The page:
The national model Work Health & Safety (WHS) laws have been implemented in every Australian state, other than Western Australia (WA). Victoria has indicated it will not be adopting the harmonised laws any time in the near future.
On 21 October 2020, the Work Health and Safety Bill passed the WA Upper House. It is anticipated to receive royal assent soon after consideration of amendments by the Legislative Assembly in November 2020 and is expected to come into force in 2021.
WHS Harmonisation Law Changes – what are they?
The new bill proposes a single WHS Act that cover all workplaces in WA—including mines, petroleum and other resource operations—with specific regulations for each industry sector.
The new WHS Act for WA is based on the national model WHS legislation, with the aim of replacing:
- Occupational Safety and Health Act 1984
- Petroleum and Geothermal Energy Safety Levies Act 2011
- Mines Safety and Inspection Act 1994
Significant changes proposed under the WHS Bill include:
- duty of care obligations imposed on persons conducting a business or undertaking (PCBU) rather than employers
- PCBU’s must ensure, so far as is reasonably practicable, the health and safety of workers and other persons. This includes all directly employed and indirectly engaged workers, due diligence obligations placed on WHS service providers and company officers
- the prohibition of insurance and other indemnity arrangements for the payment of WHS fines between WHS duty holders and insurers, and
- the introduction of a two-level industrial manslaughter offence.
• Industrial manslaughter – crime, carries a maximum penalty of 20 years’ imprisonment and a $5,000,000 fine for an individual as well as $10,000,000 for a body corporate.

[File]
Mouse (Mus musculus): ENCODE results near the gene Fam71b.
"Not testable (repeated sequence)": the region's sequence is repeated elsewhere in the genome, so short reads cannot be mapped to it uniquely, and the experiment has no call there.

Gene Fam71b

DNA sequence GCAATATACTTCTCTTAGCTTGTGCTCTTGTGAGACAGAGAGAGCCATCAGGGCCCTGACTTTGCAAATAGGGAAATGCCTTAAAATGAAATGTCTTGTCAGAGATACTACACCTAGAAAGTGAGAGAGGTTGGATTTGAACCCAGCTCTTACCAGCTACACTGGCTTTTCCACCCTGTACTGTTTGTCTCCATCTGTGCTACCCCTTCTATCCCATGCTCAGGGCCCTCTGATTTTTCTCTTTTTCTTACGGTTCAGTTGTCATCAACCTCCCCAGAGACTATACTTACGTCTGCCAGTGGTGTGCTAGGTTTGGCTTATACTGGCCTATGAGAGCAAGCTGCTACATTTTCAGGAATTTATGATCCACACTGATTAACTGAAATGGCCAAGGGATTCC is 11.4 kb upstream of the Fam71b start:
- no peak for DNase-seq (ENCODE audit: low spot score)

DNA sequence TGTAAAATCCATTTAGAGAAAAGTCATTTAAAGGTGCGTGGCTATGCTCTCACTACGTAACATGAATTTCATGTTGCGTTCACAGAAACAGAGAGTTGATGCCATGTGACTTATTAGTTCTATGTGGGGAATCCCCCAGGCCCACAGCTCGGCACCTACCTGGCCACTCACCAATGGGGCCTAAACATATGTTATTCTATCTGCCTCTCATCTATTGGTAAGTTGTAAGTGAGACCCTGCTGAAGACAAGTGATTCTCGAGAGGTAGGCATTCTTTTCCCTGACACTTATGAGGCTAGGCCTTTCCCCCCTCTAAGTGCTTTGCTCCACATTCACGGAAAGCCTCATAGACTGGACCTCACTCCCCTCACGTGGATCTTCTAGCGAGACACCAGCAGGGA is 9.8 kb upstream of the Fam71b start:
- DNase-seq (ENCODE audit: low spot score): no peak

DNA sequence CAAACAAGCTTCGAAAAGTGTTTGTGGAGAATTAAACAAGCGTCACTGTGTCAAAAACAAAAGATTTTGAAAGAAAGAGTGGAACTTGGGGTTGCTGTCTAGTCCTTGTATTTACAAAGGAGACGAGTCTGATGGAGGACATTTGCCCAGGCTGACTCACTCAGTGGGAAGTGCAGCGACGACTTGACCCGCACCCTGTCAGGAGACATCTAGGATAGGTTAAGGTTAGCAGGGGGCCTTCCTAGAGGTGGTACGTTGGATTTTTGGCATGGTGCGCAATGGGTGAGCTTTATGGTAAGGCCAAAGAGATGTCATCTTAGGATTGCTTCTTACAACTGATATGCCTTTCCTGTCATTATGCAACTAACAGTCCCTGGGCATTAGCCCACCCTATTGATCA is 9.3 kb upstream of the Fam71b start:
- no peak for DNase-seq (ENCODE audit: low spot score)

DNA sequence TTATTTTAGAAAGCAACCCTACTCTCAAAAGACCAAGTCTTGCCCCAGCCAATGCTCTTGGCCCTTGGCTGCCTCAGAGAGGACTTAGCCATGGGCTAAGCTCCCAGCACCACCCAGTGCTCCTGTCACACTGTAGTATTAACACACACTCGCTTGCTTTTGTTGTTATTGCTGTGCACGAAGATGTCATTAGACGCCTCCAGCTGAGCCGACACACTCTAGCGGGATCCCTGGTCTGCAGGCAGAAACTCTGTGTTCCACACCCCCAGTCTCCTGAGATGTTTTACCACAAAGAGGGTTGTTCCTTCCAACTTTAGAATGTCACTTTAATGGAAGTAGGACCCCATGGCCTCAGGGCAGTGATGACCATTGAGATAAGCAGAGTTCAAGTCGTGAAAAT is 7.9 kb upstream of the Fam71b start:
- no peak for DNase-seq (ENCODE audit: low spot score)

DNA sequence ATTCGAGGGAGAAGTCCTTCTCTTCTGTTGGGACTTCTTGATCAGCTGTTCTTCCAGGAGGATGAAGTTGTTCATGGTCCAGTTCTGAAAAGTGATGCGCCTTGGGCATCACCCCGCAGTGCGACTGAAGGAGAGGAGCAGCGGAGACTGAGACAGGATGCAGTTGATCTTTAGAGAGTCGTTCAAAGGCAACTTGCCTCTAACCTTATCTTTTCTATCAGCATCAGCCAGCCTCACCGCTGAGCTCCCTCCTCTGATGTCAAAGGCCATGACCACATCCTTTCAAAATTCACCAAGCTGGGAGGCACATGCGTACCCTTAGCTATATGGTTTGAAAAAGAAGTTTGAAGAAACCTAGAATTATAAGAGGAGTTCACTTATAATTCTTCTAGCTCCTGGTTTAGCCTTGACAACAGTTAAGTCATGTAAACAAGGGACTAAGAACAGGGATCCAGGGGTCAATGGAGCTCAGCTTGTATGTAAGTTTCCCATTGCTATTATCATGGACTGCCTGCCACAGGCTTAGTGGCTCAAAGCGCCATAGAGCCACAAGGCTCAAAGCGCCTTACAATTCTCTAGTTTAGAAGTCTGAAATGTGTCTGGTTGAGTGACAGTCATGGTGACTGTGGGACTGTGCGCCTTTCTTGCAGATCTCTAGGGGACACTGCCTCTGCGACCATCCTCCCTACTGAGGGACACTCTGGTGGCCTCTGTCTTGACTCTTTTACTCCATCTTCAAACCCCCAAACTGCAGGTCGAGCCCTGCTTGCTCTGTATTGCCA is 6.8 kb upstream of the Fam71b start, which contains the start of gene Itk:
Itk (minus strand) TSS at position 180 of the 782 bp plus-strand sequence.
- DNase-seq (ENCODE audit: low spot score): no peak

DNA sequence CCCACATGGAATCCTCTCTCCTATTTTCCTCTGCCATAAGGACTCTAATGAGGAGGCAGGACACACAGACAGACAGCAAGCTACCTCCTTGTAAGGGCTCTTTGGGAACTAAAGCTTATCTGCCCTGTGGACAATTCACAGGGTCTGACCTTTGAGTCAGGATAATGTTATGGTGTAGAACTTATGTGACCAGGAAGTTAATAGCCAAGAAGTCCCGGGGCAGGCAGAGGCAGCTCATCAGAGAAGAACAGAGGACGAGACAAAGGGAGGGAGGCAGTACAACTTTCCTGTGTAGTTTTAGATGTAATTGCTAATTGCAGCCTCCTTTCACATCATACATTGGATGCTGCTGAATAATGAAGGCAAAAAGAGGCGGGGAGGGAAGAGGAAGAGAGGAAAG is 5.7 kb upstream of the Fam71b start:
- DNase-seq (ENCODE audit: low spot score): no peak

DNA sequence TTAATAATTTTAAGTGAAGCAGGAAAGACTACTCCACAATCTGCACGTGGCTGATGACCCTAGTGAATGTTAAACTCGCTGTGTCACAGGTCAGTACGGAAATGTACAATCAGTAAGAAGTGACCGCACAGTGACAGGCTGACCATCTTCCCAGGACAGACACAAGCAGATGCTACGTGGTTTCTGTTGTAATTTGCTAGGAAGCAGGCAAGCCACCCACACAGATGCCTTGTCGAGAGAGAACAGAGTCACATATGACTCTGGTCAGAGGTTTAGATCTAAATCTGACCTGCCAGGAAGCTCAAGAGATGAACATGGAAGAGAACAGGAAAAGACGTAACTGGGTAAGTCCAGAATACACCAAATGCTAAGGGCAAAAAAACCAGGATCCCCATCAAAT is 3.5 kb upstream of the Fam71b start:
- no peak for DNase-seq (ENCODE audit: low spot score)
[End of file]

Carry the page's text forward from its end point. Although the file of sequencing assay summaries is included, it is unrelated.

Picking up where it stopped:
• Industrial manslaughter – simple offence, carries a maximum penalty of 10 years’ imprisonment and a fine of $2,500,000 for an individual, as well as a fine of $5,000,000 for a body corporate.
The objectives of harmonising of WHS laws
According to Safe Work Australia: harmonisation of WHS laws was part of the Council of Australian Governments’ (COAG) National Reform Agenda that aimed to reduce regulatory burden and create a seamless national economy. The formal harmonisation process started with the establishment of the Intergovernmental agreement for regulatory and operational reform in occupational health and safety in July 2008.
The objectives of harmonising WHS laws through a model framework include:
- Protect the health and safety of workers
- Improve safety outcomes in workplace
- Reduce compliance costs for business
- Improve efficiency for regulatory agencies
What needs to be done?
Western Australian PCBU’s, particularly directors, executives and senior managers, should now take steps to ensure they understand the proposed changes and their obligations under the new laws.
They should ensure they are familiar with the obligations and increased penalties. They should take a proactive approach to reviewing their WHS processes and systems, including worker competency systems and subcontractor safety management systems.
How can Pegasus help?
Pegasus has developed products and services that work in conjunction with your WHS system, policies and procedures. This gives our clients peace of mind that they have met their obligation, ensuring workers have the appropriate skills, training and qualifications to work on their sites.
We collect, compare and verify contracting company data to your standards to ensure companies are compliant and all workers are competent to perform their roles. Pegasus manages this data on an ongoing basis.
We also offer Safety Management System (SMS) audit services to ensure contract companies meet the legislative requirements to work on your site.
Pegasus Company Pre-Qualification and Worker Competency Management can be integrated with physical access control systems so that only competent workers and valid cardholders are given access to your sites and projects via logpoints, kiosks, boom gates, turnstiles, and mobile apps.